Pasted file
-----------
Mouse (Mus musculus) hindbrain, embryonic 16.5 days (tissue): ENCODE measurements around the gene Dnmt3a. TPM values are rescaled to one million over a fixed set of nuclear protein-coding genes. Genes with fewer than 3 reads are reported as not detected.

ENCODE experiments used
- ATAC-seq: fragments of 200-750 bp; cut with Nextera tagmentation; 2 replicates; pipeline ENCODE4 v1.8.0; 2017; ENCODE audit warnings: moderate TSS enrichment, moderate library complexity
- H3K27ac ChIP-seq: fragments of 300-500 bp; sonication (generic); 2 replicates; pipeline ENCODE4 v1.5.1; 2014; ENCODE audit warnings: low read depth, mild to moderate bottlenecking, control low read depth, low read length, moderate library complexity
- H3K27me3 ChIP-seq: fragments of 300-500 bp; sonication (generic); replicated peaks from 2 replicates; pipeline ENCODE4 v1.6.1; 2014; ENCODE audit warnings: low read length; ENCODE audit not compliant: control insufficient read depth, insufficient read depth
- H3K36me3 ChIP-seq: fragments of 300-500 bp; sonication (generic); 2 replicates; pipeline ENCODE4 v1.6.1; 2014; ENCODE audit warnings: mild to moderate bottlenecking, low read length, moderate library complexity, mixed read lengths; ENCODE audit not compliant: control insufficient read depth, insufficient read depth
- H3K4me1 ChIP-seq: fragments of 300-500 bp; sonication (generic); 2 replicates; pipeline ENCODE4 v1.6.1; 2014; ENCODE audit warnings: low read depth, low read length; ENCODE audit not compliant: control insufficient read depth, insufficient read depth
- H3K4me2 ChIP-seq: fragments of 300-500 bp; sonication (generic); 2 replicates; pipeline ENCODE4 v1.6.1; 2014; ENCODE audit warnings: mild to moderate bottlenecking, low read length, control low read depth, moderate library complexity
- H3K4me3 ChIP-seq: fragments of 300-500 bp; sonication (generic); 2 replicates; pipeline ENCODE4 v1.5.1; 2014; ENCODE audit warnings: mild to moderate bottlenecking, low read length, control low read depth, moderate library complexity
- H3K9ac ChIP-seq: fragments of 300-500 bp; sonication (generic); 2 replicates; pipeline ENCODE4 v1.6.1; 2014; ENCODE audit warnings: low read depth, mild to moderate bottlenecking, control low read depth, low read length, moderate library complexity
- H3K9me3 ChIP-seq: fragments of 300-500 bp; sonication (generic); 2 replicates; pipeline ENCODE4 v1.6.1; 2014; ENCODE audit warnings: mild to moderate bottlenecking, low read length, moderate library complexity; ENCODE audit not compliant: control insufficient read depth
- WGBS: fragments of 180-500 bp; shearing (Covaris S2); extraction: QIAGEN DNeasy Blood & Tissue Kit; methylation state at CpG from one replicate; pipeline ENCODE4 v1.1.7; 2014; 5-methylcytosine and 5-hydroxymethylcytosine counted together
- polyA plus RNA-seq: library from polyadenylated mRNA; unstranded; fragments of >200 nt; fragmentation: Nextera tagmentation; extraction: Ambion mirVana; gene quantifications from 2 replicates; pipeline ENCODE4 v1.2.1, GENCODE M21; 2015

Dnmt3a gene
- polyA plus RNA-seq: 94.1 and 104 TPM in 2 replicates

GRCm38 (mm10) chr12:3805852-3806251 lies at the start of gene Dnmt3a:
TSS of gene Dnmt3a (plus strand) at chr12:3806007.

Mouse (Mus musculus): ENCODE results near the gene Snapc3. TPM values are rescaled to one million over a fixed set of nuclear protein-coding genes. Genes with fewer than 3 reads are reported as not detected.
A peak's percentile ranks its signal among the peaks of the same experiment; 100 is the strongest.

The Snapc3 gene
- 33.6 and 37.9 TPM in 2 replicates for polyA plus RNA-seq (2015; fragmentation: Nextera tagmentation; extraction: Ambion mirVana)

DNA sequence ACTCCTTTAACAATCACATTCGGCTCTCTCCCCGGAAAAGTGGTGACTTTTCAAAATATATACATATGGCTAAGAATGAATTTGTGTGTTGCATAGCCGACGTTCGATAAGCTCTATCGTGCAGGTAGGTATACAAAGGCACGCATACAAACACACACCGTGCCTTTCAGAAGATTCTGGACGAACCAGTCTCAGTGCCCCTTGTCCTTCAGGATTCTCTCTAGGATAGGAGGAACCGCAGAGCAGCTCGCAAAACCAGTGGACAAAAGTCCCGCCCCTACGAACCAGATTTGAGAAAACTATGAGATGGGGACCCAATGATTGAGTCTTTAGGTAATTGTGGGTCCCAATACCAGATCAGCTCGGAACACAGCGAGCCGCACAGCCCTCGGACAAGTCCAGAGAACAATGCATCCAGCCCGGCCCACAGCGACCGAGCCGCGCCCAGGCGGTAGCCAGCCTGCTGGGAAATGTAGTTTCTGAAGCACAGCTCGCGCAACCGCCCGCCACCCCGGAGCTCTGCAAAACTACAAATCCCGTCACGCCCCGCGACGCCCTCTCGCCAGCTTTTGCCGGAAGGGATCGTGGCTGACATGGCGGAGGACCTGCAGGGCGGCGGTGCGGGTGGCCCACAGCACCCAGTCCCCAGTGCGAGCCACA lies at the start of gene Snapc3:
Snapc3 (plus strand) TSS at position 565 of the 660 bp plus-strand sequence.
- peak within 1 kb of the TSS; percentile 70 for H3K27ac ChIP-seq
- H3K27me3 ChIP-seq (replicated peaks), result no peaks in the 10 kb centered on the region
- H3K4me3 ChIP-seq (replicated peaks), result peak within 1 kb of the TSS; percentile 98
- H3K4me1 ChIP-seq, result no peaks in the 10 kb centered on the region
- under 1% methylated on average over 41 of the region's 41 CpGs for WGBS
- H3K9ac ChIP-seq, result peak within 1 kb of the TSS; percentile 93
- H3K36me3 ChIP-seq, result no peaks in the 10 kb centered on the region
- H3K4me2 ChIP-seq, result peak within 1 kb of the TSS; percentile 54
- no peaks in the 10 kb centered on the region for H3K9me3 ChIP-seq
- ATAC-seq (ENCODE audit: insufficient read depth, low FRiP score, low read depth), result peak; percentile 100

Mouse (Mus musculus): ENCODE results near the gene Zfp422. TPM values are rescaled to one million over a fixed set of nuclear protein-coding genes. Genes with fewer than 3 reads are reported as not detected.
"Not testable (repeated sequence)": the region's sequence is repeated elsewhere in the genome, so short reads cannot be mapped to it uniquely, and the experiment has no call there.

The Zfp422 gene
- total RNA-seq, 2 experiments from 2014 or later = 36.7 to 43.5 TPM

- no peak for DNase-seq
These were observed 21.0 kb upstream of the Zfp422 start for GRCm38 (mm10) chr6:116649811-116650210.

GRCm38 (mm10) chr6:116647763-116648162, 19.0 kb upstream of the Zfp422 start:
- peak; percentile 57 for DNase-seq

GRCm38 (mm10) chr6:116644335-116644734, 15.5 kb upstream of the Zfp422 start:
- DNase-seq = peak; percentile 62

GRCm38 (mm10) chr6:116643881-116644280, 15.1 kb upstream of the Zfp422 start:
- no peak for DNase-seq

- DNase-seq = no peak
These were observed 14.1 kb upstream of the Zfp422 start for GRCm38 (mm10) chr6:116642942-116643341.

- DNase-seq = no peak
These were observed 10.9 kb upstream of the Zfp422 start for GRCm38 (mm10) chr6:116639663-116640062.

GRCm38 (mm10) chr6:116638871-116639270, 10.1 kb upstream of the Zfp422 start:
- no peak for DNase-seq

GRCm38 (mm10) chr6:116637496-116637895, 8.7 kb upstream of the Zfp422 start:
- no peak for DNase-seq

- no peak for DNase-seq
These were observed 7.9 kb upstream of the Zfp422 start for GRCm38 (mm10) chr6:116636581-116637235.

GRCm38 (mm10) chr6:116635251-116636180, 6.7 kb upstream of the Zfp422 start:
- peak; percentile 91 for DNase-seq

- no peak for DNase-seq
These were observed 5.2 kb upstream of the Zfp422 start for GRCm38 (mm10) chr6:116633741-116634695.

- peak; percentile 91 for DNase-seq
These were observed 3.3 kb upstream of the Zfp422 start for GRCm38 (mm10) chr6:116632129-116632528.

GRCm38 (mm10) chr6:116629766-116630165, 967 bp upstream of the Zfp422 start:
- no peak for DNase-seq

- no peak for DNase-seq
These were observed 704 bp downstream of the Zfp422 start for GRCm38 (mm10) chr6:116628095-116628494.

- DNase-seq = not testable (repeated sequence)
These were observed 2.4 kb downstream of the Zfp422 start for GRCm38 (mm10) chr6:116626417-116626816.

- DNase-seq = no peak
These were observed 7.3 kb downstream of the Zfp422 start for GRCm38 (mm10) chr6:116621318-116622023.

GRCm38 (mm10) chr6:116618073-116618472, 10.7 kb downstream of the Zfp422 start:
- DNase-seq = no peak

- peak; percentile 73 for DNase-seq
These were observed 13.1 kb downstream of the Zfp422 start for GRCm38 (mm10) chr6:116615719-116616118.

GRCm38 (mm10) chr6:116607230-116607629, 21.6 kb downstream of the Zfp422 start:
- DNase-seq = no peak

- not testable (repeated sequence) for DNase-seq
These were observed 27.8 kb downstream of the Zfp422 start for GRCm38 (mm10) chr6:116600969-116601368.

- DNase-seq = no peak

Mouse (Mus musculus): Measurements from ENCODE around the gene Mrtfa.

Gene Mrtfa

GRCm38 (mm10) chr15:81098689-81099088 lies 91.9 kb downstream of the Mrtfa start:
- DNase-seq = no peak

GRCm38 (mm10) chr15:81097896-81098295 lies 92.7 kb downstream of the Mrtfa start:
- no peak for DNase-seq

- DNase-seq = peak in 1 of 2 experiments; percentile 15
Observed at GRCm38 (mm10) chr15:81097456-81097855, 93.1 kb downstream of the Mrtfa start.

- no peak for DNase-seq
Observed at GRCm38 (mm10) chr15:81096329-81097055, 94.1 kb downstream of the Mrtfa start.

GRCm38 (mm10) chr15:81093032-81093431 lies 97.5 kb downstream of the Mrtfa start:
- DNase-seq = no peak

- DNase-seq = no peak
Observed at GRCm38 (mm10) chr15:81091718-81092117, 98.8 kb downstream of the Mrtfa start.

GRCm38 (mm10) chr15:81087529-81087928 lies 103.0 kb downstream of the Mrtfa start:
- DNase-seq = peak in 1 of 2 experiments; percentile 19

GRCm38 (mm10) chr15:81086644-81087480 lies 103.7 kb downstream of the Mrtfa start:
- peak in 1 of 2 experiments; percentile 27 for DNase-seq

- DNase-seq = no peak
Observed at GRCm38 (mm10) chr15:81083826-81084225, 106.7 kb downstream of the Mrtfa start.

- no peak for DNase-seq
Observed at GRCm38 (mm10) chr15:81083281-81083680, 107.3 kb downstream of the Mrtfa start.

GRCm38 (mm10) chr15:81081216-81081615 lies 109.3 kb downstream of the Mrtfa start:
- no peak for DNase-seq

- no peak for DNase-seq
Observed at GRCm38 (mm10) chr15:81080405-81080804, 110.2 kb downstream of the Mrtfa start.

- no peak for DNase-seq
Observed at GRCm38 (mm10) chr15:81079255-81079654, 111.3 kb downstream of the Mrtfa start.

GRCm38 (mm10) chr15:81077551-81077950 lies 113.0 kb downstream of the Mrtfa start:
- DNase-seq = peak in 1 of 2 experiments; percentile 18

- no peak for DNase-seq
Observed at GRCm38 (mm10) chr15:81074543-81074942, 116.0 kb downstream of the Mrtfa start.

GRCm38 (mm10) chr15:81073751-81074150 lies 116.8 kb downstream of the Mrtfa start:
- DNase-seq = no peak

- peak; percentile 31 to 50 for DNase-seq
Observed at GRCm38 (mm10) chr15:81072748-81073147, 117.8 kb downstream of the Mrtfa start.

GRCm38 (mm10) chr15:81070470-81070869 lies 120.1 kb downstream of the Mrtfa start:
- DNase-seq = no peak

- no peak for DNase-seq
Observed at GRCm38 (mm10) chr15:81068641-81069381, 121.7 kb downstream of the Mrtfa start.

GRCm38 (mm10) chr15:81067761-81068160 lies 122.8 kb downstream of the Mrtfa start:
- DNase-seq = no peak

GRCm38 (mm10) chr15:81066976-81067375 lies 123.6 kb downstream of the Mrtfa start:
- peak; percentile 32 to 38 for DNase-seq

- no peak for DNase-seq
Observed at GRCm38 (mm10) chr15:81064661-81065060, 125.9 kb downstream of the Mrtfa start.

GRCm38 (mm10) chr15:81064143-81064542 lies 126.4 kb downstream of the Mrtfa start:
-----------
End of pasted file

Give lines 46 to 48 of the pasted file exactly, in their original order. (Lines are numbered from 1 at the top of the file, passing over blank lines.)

- DNase-seq = no peak
These were observed 14.1 kb upstream of the Zfp422 start for GRCm38 (mm10) chr6:116642942-116643341.

- DNase-seq = no peak